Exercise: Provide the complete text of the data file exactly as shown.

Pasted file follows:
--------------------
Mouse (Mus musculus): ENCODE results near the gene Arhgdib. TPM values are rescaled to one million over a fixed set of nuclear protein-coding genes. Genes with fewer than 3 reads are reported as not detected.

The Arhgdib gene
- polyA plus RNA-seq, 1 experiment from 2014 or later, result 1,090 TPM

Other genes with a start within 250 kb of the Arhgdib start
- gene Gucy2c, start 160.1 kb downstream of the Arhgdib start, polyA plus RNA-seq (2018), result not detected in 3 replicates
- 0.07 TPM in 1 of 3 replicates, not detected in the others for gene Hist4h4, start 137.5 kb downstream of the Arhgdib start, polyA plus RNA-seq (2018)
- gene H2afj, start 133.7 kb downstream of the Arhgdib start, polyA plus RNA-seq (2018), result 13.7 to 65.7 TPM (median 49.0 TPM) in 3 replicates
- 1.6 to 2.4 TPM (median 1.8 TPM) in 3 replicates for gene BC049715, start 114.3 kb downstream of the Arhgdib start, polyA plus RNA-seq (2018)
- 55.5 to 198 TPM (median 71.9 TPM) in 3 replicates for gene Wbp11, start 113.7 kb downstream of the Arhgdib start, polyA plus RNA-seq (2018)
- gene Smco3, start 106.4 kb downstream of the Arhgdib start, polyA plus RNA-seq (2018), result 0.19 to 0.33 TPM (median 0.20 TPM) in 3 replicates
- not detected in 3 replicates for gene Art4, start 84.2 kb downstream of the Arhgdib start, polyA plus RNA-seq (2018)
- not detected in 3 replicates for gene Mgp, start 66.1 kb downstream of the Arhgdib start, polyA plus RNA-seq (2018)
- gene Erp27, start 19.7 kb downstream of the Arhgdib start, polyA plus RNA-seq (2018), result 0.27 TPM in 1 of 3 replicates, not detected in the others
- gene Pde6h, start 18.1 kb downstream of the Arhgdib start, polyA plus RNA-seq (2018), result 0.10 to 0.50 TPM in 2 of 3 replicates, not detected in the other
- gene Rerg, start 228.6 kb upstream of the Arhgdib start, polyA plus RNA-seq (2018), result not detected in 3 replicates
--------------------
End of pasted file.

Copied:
Mouse (Mus musculus): ENCODE results near the gene Arhgdib. TPM values are rescaled to one million over a fixed set of nuclear protein-coding genes. Genes with fewer than 3 reads are reported as not detected.

The Arhgdib gene
- polyA plus RNA-seq, 1 experiment from 2014 or later, result 1,090 TPM

Other genes with a start within 250 kb of the Arhgdib start
- gene Gucy2c, start 160.1 kb downstream of the Arhgdib start, polyA plus RNA-seq (2018), result not detected in 3 replicates
- 0.07 TPM in 1 of 3 replicates, not detected in the others for gene Hist4h4, start 137.5 kb downstream of the Arhgdib start, polyA plus RNA-seq (2018)
- gene H2afj, start 133.7 kb downstream of the Arhgdib start, polyA plus RNA-seq (2018), result 13.7 to 65.7 TPM (median 49.0 TPM) in 3 replicates
- 1.6 to 2.4 TPM (median 1.8 TPM) in 3 replicates for gene BC049715, start 114.3 kb downstream of the Arhgdib start, polyA plus RNA-seq (2018)
- 55.5 to 198 TPM (median 71.9 TPM) in 3 replicates for gene Wbp11, start 113.7 kb downstream of the Arhgdib start, polyA plus RNA-seq (2018)
- gene Smco3, start 106.4 kb downstream of the Arhgdib start, polyA plus RNA-seq (2018), result 0.19 to 0.33 TPM (median 0.20 TPM) in 3 replicates
- not detected in 3 replicates for gene Art4, start 84.2 kb downstream of the Arhgdib start, polyA plus RNA-seq (2018)
- not detected in 3 replicates for gene Mgp, start 66.1 kb downstream of the Arhgdib start, polyA plus RNA-seq (2018)
- gene Erp27, start 19.7 kb downstream of the Arhgdib start, polyA plus RNA-seq (2018), result 0.27 TPM in 1 of 3 replicates, not detected in the others
- gene Pde6h, start 18.1 kb downstream of the Arhgdib start, polyA plus RNA-seq (2018), result 0.10 to 0.50 TPM in 2 of 3 replicates, not detected in the other
- gene Rerg, start 228.6 kb upstream of the Arhgdib start, polyA plus RNA-seq (2018), result not detected in 3 replicates